Beauvoir's The Married Woman
It is a bright early Saturday morning, and my mother wakes up to another routine day. As the sun rises, she reluctantly pulls herself out of bed to face a usual monotonous schedule. She gets ready and rushes downstairs to cook breakfast for the family. As she hurriedly scrambles around the kitchen, my father sluggishly crawls out of bed and approaches his awaiting meal. After taking a quick glance at the clock my mother scurries upstairs to wake me up for my football practice. Rushing me to the shower, she picks up my scattered dirty laundry and tosses it into my hamper before she darts off the check on the sausages. My father finishes his breakfast, kisses me and my mother, and then hops in his car to drive off to a new stimulating day at the company.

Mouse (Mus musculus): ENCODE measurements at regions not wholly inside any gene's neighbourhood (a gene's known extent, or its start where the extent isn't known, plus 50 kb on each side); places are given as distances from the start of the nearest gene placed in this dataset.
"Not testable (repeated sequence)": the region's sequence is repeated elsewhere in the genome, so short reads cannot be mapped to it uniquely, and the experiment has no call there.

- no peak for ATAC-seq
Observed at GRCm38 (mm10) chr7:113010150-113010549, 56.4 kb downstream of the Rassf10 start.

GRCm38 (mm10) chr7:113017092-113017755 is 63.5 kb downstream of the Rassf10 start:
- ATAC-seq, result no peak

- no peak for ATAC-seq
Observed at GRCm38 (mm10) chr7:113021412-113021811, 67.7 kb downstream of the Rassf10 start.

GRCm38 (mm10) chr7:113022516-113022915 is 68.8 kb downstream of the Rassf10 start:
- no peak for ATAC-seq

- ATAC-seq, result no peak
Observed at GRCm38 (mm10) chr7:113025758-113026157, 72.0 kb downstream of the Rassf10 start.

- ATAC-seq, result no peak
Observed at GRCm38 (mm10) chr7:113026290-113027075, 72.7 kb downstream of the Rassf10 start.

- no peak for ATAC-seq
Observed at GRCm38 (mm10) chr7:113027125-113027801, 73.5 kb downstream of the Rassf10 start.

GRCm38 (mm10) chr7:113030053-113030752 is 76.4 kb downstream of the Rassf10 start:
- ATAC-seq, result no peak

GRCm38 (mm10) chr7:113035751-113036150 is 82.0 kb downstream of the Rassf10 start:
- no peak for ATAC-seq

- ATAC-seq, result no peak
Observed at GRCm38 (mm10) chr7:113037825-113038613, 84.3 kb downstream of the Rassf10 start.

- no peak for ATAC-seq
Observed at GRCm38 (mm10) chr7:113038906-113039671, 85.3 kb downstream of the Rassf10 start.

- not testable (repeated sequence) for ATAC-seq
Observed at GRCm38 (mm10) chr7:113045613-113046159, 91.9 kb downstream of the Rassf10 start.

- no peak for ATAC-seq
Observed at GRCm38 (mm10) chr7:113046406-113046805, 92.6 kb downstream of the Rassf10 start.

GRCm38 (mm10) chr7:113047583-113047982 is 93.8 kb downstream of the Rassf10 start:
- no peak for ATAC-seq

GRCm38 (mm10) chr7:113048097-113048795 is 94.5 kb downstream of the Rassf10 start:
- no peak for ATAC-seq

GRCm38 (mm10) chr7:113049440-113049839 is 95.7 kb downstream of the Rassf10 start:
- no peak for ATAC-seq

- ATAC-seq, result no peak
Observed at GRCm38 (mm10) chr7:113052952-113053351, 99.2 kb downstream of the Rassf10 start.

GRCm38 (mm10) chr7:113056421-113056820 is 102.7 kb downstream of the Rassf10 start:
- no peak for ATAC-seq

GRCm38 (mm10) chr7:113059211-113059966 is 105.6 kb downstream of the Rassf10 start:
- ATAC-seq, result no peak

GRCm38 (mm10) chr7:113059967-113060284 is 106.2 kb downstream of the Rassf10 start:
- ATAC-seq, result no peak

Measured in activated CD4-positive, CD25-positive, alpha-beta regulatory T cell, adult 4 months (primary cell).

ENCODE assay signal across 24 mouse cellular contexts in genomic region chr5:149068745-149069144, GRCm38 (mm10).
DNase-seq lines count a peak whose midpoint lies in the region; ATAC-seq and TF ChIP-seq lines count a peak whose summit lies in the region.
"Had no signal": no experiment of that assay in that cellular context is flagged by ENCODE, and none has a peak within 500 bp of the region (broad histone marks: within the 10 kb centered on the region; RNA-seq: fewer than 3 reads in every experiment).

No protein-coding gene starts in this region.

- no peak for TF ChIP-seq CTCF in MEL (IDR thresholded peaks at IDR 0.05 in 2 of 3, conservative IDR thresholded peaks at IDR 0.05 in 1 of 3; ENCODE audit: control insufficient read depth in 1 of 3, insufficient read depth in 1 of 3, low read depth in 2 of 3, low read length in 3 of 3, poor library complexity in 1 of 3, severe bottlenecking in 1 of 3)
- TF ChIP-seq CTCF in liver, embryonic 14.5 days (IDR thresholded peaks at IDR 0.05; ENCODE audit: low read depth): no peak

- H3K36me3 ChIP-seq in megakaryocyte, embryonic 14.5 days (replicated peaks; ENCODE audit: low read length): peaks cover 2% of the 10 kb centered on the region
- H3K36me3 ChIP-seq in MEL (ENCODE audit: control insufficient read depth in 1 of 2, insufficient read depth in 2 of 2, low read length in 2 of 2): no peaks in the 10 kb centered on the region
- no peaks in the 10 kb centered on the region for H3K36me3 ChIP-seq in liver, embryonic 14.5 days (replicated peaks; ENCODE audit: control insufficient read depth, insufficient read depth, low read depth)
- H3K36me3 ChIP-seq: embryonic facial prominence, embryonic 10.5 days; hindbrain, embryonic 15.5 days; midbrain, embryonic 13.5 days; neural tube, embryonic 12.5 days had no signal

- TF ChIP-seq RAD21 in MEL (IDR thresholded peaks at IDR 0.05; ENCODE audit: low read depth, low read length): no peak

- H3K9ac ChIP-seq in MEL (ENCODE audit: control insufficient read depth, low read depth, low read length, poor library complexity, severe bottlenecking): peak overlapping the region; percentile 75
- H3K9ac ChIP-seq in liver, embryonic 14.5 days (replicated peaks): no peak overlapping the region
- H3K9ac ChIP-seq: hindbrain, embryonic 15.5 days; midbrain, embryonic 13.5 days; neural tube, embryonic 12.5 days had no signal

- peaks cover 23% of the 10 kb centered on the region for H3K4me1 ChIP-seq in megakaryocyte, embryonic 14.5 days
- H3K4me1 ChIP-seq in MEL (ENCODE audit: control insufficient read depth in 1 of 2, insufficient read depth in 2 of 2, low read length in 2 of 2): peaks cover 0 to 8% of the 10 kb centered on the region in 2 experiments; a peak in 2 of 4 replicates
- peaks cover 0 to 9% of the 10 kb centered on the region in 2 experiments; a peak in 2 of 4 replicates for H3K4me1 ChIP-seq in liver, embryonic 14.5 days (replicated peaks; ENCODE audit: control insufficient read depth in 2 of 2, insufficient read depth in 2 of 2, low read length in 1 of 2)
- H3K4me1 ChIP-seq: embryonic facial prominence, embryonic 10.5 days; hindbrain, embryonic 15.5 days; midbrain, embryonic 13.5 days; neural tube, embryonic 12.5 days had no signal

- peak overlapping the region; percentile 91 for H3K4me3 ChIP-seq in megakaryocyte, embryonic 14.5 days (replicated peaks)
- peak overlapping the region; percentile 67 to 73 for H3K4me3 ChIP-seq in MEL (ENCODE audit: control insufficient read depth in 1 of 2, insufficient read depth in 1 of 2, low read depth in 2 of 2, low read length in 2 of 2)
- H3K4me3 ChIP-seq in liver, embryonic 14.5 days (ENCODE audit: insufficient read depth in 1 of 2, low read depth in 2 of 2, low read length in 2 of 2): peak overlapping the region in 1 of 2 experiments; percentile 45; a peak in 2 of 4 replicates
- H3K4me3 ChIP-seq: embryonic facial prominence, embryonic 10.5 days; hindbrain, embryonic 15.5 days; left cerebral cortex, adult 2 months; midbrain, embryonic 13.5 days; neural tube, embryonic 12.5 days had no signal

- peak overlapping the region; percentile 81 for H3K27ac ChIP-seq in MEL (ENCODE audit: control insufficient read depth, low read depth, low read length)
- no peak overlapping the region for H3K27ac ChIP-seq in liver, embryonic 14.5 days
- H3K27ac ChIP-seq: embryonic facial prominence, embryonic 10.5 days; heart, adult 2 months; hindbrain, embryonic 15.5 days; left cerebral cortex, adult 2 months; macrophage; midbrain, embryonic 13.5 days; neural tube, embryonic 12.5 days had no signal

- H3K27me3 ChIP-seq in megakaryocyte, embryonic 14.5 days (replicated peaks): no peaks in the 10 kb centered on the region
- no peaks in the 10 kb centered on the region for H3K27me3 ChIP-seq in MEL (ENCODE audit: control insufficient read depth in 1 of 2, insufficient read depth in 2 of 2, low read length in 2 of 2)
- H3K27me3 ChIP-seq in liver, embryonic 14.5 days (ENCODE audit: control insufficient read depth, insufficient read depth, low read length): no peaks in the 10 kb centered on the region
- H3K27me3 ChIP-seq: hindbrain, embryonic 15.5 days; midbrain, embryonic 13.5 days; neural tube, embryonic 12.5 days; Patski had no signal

This narrative is a stereotypical day of middle class life in today’s society. The father rushes off to an exciting new day at the office stimulating the economy and making a country run while the mother stays at home and goes on a repeated mission to make the house a clean and spotless sanctuary. Her monotonous activities are no longer additional efforts to keep a clean home, but it is as if she has given rise to a whole new religion, and the only source of hope and belief is that no one stains the perfect sanctuary she has worked so hard to create. Is a woman born with the habit of working in the house or is she brought up to be confined in the house? What chose that women be tied to the chains of domesticy? Where did the basis of the idea of a woman being of secondary importance originate from?
The primary theme In Simone de Beauvoir 's book The Second Sex is Immanence vs. Transcendence. She states that history and tradition demand that women be the homemaker. With the position of homemaker they forced to be passive, submissive, separated from the outside world, and immersed in makings of the home, therefore being immanent. Immanence can be described as the state of...
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